This is the case study of an ovarian cancer thriver. During her cancer treatment, she reflected on her life and reconnected with herself. See how our cancer coaching program helped her discover her stressors.
Being the ‘man of the house’
BD has ovarian cancer. Her life history shows a person who has had to be strong, logical, assertive and responsible for her family from an early age. She has learnt to be ‘the man of the house’.
Growing up, she often needed to take various family members to the hospital because they were affected by certain chronic conditions. After an arranged marriage, her husband too developed a serious health problem and could not be a steady bread winner.
Repressed femininity and creativity
BD took on this role as well, all the while repressing her own feminine nature and aspects; she fell out of touch with her woman’s body and emotions. She was most comfortable being practical and living by the ‘checklist’.
BD also had issues with money, power (need for control) and creativity (the lack of it), all symbolically linked to the ovaries. Her cancer therefore seemed to be representative of her despairing feminine essence making a desperate effort to express her repressed needs and get her attention.
Addressing the stressors
Once BD saw her pattern – where many of her long-held beliefs were simply masks (stressors), she resolved to reclaim her feminine aspects and honour her creativity in many ways, including taking up belly dancing!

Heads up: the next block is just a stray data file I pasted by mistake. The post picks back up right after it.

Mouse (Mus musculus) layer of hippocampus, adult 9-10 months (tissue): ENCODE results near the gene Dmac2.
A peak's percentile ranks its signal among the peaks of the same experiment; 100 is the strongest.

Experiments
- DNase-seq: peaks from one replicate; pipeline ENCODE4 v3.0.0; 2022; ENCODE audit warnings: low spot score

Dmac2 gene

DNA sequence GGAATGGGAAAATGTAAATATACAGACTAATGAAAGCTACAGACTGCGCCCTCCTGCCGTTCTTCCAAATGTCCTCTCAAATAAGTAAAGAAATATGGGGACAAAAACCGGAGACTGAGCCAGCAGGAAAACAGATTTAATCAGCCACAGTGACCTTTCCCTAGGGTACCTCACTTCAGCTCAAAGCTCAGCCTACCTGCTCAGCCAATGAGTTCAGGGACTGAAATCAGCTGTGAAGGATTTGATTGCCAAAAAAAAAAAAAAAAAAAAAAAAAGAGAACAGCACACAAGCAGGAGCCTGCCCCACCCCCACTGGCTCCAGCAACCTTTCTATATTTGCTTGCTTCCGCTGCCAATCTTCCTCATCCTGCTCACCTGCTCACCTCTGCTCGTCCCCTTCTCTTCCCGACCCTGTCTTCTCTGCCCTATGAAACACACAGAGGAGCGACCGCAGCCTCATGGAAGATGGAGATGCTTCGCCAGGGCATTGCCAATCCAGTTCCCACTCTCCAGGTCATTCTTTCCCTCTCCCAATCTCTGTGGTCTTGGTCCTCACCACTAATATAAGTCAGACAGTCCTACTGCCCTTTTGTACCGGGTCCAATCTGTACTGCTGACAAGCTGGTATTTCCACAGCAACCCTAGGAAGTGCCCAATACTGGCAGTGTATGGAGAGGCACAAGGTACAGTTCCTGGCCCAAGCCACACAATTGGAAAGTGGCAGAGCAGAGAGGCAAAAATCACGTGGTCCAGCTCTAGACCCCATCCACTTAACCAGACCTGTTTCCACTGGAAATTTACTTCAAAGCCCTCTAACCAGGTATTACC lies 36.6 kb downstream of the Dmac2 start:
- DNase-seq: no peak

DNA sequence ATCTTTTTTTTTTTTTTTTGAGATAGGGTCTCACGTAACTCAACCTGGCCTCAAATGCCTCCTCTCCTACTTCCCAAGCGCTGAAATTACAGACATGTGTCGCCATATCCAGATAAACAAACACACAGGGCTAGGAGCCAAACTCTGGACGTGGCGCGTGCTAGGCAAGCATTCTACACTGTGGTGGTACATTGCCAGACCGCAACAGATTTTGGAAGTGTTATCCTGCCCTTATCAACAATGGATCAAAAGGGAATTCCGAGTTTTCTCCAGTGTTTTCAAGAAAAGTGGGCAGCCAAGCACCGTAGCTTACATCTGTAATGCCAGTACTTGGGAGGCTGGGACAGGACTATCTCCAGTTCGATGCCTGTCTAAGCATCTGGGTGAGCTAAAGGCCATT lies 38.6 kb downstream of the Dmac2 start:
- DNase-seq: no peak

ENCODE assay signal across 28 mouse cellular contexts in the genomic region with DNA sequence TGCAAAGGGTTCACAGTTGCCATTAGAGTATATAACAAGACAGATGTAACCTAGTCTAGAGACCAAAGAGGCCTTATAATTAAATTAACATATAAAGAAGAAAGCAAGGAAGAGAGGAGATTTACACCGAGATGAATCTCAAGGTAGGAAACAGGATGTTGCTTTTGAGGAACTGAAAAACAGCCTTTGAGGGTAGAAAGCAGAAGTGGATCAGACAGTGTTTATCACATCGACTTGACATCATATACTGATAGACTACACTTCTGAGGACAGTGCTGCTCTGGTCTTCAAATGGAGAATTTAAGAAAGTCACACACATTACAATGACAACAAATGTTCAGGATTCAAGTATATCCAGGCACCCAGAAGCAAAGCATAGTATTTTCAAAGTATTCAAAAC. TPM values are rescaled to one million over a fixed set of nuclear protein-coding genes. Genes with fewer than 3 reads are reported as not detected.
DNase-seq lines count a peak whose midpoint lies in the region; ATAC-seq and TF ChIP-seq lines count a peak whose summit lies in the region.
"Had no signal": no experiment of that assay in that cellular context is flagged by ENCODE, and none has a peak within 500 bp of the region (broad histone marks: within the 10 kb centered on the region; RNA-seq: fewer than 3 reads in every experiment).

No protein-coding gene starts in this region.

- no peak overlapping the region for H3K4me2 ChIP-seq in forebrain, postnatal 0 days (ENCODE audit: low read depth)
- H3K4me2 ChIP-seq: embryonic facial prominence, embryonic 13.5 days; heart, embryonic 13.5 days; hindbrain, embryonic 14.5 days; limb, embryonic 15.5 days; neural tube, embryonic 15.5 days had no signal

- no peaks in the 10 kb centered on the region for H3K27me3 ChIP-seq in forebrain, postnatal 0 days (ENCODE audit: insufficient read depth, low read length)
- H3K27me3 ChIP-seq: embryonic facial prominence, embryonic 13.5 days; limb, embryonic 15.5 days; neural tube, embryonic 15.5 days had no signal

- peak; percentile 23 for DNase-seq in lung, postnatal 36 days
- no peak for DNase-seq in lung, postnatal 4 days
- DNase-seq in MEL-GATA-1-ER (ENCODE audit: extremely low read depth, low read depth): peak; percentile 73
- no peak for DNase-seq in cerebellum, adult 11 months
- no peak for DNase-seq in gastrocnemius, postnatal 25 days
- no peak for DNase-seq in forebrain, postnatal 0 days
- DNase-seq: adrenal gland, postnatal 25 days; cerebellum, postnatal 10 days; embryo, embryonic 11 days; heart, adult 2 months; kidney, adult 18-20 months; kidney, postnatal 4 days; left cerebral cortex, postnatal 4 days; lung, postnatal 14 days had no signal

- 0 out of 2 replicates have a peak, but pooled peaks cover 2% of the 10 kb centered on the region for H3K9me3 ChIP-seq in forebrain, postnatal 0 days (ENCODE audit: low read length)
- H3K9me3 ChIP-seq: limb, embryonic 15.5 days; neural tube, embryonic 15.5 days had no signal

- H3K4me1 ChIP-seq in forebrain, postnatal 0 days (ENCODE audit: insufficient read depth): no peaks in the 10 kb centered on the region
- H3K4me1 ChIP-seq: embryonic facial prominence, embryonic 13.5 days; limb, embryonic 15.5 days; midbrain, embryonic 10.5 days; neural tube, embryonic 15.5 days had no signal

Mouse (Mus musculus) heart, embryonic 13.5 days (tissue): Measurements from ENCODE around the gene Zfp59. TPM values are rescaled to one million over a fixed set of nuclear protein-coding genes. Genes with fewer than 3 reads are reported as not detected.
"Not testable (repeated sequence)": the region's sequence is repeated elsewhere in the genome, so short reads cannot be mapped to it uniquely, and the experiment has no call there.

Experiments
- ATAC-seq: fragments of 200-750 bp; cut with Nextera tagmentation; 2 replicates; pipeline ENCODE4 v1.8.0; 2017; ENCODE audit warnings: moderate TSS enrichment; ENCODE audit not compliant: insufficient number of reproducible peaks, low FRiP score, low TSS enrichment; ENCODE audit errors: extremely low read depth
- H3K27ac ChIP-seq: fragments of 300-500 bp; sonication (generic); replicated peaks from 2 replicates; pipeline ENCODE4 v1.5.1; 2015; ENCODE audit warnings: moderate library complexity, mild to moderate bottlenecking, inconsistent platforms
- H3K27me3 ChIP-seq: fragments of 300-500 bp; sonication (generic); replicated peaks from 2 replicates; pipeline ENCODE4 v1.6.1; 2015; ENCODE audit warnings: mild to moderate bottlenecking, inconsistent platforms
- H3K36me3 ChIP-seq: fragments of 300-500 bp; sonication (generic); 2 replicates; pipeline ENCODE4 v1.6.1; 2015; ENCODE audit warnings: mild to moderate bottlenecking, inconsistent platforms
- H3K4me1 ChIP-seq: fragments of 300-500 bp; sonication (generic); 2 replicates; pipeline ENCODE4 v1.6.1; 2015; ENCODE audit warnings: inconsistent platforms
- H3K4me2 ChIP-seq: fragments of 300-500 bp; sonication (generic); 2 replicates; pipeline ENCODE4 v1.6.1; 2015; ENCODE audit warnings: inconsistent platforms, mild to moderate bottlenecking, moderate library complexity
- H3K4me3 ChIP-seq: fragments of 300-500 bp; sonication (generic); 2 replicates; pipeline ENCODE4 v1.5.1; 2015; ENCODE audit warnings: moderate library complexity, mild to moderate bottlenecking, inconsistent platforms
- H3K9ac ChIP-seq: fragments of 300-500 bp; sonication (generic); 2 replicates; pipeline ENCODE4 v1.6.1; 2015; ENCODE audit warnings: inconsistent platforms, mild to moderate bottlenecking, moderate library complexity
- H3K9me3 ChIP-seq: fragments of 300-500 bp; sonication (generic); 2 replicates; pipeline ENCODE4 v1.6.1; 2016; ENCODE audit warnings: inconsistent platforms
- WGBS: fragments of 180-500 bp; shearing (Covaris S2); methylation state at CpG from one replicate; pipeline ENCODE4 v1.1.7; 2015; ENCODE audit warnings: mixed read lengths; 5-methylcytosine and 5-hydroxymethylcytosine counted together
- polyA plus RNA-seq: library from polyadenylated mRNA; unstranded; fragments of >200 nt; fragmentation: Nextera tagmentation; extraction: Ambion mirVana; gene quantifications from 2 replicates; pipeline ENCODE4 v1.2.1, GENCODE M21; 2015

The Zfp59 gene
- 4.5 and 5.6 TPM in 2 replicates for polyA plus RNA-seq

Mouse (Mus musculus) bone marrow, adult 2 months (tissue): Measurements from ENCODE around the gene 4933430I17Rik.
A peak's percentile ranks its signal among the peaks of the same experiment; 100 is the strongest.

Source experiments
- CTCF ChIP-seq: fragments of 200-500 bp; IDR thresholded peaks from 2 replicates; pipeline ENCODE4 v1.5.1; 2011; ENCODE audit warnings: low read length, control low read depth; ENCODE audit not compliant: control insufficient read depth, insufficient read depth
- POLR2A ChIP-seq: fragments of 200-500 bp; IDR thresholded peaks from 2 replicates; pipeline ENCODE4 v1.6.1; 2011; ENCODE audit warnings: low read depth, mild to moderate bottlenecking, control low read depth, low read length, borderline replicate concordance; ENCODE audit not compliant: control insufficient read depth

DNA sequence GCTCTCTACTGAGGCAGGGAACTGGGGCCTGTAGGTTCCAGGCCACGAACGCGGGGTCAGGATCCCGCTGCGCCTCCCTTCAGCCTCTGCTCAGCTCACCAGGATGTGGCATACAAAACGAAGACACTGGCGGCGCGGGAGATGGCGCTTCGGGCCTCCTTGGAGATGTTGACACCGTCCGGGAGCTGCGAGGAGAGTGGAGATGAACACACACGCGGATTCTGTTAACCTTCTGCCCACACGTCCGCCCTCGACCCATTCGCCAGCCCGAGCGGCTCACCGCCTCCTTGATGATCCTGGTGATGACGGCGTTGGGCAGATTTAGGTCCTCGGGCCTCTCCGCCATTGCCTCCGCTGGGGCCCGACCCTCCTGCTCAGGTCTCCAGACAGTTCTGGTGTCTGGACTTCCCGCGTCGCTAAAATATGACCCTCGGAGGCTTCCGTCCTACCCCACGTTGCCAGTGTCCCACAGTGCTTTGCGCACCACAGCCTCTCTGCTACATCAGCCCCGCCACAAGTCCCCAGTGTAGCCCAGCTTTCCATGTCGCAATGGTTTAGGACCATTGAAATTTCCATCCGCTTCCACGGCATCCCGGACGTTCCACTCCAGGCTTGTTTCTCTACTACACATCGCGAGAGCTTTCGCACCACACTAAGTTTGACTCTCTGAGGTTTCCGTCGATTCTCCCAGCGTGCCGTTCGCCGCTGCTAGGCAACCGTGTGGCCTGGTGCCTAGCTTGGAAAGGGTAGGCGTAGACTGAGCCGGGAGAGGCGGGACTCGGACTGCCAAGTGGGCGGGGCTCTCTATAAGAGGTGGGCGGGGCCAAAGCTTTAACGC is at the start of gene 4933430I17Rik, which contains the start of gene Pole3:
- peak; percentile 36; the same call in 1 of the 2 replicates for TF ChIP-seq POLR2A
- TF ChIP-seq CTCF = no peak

- How often do you find yourself only doing what is expected of you, while repressing your own feelings and identity?
- What is your definition of creativity? In what situations are you most creative and how does that make you feel?
- How can you uncover your stressors? Can you consider taking the Holistic Health Questionnaire?
More from this series
|Title||About the article|
|Ovarian Cancer||BD has ovarian cancer. Her life history shows a person who has had to be strong, logical, assertive and responsible for her family from an early age.|
|Colon Cancer||MK is a successful young corporate executive who we coached through colon cancer. With a lovely, devoted wife and two beautiful children, he was the epitome of the well-placed urban Indian.|
|Breast Cancer||PD, 54, came to us with breast cancer that had spread to her liver. The doctors had told her they had no further treatment for her. She looked defiant and unapproachable because she was in acute discomfort with post chemotherapy side effects.|